Non-banking finance companies (NBFCs) are eating into the market share of the banks, especially the public sector banks (PSBs), according to a report by the Boston Consulting Group (BCG).
In three years, between 2014 and 2017, the share of NBFCs in total loans increased from 21 percent to 44 percent, whereas the public sector banks reported a steep decline from 49 percent to 28 percent.
"NBFCs have expanded their share rapidly, particularly in the number of loans disbursed—primarily driven by their aggressive push to expand and capture market share in certificate of deposits and gold," the report stated.
Another interesting aspect the report revealed is that the younger generations prefer NBFCs over banks. Of the total loans given by financial institutions in India to age group between 21 and 35 years, NBFCs had the maximum market share of 49 percent.
"NBFCs, with their focus on lower ticket and early credit lifestage products, have gained close to 50 percent share of loans in the youth segment," noted the BCG report.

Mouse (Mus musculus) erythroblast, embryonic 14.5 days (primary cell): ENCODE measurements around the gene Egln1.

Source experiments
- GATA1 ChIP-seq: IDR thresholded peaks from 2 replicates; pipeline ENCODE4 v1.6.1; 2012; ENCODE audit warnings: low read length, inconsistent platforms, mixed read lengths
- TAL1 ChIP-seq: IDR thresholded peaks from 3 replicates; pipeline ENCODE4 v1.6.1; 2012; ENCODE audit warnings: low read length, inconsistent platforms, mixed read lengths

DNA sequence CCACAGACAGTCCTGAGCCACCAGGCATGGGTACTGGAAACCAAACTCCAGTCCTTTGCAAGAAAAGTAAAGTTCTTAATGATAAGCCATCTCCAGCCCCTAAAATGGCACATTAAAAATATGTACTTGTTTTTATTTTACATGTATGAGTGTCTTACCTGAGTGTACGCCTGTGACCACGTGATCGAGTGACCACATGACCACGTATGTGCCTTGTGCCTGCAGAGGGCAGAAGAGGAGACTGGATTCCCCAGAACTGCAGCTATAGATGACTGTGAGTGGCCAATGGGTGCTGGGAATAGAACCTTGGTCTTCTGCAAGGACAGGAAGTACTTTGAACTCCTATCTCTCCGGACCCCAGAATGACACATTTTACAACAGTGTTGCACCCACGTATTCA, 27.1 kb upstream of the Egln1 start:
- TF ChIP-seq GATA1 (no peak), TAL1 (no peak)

BCG predicts that micro and small enterprises would turn out to be the key for growth for banks and NBFCs, as the segment is highly untapped and has managed to maintain its creditworthiness.
The micro enterprises, on an average, reported a default rate of 7.4 percent to 8.1 percent as against large corporates where the default rates shot up sharply from 12.25 percent to 22.3 percent between September 2015 and June 2017, the report stated.
Last month, IndusInd Bank acquired microfinance company Bharat Financial Inclusion through a composite scheme of arrangement. The merger would provide IndusInd access to best in class micro-lending capabilities and domain expertise in microfinance. This makes it evident that even banks are uncomfortable with the rise of NBFCs.